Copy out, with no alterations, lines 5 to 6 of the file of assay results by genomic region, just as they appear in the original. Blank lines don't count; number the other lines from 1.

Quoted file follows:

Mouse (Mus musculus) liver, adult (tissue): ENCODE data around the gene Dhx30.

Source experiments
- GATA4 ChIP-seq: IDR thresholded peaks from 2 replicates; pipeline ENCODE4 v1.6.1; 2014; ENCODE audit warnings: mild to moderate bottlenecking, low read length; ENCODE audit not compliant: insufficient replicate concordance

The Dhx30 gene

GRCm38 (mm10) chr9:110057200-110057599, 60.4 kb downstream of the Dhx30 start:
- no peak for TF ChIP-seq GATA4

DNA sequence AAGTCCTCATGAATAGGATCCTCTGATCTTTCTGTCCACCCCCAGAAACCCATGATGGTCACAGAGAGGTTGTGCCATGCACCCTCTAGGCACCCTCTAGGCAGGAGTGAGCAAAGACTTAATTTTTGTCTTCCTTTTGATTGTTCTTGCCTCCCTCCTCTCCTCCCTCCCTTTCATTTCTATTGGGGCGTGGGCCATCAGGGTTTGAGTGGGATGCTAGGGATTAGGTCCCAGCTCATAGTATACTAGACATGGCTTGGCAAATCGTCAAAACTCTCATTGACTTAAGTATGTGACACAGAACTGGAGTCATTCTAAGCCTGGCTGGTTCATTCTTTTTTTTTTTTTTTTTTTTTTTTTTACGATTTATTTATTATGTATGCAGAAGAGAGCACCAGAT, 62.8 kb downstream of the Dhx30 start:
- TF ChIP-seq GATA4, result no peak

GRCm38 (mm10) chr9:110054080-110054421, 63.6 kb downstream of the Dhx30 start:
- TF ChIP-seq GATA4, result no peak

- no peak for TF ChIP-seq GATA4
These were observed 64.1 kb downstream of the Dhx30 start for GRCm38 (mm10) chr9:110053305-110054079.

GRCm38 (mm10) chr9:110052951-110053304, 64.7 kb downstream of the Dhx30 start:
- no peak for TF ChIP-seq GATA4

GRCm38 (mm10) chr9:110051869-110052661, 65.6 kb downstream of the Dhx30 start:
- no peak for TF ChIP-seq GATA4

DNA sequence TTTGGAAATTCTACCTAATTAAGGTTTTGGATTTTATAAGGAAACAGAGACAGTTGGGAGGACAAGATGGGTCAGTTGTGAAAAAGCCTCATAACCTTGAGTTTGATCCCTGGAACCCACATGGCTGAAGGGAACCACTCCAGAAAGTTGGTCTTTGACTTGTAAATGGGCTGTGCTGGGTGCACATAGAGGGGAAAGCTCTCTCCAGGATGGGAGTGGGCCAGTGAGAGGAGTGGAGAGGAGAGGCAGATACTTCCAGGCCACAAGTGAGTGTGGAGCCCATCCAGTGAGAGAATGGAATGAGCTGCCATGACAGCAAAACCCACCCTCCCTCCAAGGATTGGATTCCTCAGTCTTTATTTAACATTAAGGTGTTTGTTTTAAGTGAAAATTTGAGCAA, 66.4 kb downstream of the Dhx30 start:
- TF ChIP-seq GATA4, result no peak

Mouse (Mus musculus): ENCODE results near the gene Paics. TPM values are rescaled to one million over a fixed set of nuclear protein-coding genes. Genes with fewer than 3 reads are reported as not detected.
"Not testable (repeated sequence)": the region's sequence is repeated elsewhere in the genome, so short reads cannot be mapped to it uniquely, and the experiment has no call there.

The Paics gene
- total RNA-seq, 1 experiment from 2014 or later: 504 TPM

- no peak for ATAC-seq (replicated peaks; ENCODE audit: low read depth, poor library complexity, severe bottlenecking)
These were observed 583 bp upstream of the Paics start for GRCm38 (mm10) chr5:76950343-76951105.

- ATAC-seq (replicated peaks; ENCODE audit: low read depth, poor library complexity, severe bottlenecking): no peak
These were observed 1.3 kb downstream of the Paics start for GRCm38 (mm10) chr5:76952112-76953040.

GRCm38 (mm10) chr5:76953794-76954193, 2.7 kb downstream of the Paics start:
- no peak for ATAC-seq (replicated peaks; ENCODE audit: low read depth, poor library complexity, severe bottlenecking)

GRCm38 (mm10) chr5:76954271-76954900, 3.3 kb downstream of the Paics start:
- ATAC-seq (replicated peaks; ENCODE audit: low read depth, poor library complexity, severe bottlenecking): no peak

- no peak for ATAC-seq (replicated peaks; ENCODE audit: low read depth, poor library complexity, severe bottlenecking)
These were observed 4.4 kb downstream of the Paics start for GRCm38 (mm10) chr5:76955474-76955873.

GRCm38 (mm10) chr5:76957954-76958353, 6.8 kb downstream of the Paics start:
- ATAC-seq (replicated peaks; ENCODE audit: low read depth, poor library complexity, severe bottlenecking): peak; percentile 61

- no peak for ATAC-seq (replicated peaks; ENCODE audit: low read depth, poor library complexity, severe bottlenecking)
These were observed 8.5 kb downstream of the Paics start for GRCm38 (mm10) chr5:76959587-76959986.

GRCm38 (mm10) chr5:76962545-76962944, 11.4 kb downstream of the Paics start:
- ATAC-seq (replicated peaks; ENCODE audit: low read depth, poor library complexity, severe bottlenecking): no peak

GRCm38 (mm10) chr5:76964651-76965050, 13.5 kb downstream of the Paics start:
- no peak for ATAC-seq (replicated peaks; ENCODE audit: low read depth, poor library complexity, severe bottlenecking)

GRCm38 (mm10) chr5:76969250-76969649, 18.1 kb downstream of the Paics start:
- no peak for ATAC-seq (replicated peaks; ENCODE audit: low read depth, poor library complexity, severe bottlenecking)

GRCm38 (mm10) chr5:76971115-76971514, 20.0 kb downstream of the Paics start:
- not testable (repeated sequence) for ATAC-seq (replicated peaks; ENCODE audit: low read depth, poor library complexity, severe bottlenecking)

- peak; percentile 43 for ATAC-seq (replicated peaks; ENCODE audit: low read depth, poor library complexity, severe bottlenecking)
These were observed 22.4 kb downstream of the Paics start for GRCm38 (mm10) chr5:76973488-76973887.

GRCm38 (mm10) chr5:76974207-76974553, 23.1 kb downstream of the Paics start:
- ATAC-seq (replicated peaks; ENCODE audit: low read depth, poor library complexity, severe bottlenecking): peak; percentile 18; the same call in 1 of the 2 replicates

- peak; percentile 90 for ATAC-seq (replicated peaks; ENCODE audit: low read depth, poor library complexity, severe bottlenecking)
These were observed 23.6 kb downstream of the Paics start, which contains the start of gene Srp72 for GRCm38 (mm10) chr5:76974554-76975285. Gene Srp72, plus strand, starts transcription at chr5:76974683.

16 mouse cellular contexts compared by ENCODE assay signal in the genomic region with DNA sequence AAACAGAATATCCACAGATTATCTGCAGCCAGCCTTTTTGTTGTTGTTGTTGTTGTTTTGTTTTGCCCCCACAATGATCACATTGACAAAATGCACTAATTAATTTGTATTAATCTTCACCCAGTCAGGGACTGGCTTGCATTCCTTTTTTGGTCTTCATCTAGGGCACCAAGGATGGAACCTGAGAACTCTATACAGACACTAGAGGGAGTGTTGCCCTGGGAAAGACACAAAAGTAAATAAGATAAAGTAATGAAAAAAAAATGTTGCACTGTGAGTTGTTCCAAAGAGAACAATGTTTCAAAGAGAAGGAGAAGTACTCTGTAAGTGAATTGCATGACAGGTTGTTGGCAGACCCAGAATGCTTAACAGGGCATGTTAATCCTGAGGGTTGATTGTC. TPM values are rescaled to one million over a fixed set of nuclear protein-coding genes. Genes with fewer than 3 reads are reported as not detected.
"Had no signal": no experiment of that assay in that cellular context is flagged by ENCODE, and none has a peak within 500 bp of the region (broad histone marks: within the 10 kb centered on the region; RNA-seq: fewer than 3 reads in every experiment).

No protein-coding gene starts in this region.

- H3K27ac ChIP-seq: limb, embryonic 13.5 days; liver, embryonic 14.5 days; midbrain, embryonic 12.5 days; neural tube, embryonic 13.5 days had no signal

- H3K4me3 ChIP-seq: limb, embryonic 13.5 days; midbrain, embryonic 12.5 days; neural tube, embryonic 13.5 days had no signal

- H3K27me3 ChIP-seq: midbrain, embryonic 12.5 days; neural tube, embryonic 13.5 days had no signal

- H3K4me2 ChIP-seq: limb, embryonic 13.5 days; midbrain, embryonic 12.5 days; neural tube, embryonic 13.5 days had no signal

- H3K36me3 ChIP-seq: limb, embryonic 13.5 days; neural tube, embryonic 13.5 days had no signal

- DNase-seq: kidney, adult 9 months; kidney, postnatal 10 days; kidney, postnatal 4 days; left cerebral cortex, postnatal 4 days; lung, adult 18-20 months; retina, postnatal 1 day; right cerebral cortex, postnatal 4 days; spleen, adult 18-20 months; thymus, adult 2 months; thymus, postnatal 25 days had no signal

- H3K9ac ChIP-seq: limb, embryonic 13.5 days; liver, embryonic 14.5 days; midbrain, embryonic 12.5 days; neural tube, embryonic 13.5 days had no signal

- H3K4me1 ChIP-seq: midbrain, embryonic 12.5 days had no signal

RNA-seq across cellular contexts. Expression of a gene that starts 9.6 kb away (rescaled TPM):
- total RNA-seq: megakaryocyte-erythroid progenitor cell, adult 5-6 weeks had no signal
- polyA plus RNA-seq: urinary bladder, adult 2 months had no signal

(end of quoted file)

GRCm38 (mm10) chr9:110057200-110057599, 60.4 kb downstream of the Dhx30 start:
- no peak for TF ChIP-seq GATA4